please remove all extra whitespaces

| improve this answer | |
  • 1
    Simple and efficient. Could use " ".join(... to keep words separated with a space. – Le Droid Oct 14 '16 at 22:54
1

If using Python 3: In your print statement, finish with sep="". That will separate out all of the spaces.

EXAMPLE:

txt="potatoes"
print("I love ",txt,"",sep="")

This will print: I love potatoes.

Instead of: I love potatoes .

In your case, since you would be trying to get ride of the \t, do sep="\t"

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1

Having looked at quite a few solutions here with various degrees of understanding, I wondered what to do if the string was comma separated...

the problem

While trying to process a csv of contact information, I needed a solution this problem: trim extraneous whitespace and some junk, but preserve trailing commas, and internal whitespace. Working with a field containing notes on the contacts, I wanted to remove the garbage, leaving the good stuff. Trimming out all the punctuation and chaff, I didn't want to lose the whitespace between compound tokens as I didn't want to rebuild later.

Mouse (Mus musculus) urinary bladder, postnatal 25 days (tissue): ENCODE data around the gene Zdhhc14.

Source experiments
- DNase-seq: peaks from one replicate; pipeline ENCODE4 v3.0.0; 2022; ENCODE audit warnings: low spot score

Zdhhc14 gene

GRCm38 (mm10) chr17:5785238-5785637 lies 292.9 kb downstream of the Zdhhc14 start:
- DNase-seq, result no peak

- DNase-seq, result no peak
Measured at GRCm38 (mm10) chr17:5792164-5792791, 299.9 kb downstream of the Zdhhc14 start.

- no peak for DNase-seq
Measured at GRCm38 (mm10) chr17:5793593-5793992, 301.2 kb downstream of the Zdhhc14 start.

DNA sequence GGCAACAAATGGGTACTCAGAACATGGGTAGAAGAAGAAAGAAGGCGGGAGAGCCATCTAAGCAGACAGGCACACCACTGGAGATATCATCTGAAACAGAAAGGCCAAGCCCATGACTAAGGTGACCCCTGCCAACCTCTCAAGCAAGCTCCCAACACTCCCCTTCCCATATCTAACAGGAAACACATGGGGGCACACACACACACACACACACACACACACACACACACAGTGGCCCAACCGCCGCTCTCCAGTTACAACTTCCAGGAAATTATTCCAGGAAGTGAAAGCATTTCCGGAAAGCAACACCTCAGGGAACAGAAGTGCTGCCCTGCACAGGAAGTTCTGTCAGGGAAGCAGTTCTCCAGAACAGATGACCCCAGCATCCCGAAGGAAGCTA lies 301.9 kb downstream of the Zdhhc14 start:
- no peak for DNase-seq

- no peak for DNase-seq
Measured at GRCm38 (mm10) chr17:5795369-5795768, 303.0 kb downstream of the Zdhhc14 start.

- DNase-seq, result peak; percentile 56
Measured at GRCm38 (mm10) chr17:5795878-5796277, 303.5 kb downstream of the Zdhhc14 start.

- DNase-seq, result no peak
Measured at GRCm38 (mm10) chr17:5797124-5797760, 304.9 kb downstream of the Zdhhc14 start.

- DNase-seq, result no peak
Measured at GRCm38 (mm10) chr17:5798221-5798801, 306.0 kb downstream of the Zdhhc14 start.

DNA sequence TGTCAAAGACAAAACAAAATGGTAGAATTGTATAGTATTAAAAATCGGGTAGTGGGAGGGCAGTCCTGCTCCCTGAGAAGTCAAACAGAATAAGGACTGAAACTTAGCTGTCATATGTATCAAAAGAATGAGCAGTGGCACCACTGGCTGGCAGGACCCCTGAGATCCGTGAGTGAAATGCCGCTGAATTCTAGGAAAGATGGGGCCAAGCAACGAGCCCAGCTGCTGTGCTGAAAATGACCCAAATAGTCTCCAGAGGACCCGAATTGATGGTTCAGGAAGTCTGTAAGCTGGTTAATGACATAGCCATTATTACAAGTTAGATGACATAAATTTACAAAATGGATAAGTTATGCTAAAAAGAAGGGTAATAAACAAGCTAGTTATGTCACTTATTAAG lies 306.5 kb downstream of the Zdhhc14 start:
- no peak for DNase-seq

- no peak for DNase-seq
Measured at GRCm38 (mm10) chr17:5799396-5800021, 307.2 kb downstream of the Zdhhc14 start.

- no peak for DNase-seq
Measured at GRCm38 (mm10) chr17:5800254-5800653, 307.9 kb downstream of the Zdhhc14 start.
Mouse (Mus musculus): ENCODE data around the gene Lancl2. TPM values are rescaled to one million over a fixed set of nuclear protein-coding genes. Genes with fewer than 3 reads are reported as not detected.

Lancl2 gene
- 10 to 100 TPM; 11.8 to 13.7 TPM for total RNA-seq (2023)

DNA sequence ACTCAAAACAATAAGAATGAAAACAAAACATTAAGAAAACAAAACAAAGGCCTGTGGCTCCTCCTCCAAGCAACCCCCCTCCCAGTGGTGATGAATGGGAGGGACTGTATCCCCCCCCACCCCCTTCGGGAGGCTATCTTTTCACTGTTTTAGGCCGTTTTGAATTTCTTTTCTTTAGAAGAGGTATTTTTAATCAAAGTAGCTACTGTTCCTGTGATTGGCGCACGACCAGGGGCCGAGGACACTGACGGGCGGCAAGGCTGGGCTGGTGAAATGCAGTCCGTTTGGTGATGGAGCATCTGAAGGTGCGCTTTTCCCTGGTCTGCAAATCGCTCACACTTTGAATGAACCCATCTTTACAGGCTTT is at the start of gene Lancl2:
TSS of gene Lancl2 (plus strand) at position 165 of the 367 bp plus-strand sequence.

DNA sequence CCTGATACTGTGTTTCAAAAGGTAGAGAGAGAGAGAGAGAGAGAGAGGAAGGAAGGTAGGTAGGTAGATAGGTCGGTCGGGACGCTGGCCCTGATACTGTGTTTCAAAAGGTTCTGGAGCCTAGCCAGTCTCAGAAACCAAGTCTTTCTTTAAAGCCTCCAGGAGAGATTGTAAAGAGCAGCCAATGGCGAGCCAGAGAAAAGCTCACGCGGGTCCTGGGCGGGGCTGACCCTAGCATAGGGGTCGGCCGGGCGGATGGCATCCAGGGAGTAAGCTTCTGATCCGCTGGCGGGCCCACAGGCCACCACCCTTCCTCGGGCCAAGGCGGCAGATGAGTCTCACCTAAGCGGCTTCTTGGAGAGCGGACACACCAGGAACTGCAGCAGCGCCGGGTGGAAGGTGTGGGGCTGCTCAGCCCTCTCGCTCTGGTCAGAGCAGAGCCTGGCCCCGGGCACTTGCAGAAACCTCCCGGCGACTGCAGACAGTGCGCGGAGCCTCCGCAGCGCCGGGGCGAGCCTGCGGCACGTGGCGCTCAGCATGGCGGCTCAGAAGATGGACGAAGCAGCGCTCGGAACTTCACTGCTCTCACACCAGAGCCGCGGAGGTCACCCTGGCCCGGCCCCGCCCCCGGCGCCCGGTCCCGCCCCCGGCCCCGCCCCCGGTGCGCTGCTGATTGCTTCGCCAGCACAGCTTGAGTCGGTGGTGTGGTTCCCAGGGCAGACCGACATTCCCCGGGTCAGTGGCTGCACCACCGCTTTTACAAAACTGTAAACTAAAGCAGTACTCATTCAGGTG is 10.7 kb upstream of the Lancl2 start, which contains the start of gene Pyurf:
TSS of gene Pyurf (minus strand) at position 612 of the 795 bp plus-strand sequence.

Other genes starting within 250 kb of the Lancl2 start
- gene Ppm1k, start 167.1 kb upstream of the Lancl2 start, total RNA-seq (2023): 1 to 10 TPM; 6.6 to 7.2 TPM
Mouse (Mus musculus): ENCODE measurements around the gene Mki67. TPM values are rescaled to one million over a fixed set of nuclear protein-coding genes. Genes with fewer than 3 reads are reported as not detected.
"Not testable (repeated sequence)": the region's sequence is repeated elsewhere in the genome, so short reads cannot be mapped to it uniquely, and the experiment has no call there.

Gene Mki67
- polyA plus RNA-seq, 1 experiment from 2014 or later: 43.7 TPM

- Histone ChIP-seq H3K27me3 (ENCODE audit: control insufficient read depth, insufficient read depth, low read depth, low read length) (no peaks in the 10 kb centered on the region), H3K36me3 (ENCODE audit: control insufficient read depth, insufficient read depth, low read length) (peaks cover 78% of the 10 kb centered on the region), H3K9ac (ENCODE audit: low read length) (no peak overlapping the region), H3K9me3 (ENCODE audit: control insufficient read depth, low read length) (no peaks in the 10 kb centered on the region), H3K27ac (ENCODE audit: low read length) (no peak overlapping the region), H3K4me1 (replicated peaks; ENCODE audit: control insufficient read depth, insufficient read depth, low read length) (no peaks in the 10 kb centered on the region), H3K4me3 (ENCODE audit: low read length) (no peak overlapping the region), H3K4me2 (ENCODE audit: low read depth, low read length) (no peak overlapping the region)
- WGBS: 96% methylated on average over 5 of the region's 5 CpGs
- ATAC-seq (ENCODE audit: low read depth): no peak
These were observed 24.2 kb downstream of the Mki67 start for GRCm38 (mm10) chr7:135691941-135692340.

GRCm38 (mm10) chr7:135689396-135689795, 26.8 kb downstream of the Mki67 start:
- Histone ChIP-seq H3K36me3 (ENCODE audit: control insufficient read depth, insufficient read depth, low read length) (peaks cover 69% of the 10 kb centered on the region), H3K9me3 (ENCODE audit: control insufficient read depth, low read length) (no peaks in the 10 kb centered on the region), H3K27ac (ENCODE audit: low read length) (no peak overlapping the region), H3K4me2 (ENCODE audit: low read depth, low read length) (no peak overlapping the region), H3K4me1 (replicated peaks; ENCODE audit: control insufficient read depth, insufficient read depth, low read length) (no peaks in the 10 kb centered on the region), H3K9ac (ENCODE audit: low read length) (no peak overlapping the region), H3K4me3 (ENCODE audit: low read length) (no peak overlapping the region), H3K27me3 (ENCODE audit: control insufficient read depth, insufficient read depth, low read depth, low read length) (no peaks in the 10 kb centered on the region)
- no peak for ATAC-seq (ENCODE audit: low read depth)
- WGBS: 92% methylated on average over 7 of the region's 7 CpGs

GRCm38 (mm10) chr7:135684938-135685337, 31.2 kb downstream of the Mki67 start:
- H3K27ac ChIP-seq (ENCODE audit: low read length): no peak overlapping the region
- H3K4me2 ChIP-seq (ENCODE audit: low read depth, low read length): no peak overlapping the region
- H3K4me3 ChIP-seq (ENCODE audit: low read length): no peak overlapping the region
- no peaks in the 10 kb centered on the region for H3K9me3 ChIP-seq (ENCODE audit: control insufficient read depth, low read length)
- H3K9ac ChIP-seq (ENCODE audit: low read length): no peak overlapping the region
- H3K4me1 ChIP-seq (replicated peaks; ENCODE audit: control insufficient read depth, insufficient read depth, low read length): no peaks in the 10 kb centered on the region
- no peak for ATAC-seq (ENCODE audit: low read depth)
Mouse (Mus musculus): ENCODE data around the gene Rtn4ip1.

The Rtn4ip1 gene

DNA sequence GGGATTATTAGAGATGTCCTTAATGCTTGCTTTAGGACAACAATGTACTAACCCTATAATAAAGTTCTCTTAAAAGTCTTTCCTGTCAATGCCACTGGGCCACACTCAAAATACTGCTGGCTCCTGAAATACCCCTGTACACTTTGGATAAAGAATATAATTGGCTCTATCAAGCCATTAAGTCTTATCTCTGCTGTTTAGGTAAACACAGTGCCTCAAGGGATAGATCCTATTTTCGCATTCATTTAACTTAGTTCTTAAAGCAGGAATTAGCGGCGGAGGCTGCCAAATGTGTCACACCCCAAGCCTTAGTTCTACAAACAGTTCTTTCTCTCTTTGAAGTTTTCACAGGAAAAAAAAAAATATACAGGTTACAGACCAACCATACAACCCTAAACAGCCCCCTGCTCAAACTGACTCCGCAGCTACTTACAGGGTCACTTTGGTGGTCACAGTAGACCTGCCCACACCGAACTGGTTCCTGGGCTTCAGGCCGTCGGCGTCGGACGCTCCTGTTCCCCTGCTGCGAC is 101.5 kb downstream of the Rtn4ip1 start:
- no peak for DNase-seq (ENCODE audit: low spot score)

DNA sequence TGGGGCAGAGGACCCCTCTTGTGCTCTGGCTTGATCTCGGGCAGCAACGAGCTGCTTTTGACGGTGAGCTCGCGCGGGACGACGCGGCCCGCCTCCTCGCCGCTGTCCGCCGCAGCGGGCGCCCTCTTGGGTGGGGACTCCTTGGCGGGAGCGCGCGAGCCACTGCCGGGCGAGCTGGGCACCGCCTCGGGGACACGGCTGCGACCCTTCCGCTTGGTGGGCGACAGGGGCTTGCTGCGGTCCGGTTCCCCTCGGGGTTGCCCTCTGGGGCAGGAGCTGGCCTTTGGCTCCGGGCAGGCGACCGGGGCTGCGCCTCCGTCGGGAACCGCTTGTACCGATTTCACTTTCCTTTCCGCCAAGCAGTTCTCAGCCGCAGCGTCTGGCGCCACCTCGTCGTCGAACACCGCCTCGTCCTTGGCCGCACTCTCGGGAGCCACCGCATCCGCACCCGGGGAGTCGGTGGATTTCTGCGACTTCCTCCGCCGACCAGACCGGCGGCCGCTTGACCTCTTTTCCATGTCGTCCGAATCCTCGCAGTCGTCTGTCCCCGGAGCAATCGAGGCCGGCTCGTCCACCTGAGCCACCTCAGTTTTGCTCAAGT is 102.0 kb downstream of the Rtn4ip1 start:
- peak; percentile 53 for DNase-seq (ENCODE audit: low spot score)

regex and patterns: [\s_]+?\W+

The pattern looks for single instances of any whitespace character and the underscore ('_') from 1 to an unlimited number of times lazily (as few characters as possible) with [\s_]+? that come before non-word characters occurring from 1 to an unlimited amount of time with this: \W+ (is equivalent to [^a-zA-Z0-9_]). Specifically, this finds swaths of whitespace: null characters (\0), tabs (\t), newlines (\n), feed-forward (\f), carriage returns (\r).

I see the advantage to this as two-fold:

  1. that it doesn't remove whitespace between the complete words/tokens that you might want to keep together;

  2. Python's built in string method strip()doesn't deal inside the string, just the left and right ends, and default arg is null characters (see below example: several newlines are in the text, and strip() does not remove them all while the regex pattern does). text.strip(' \n\t\r')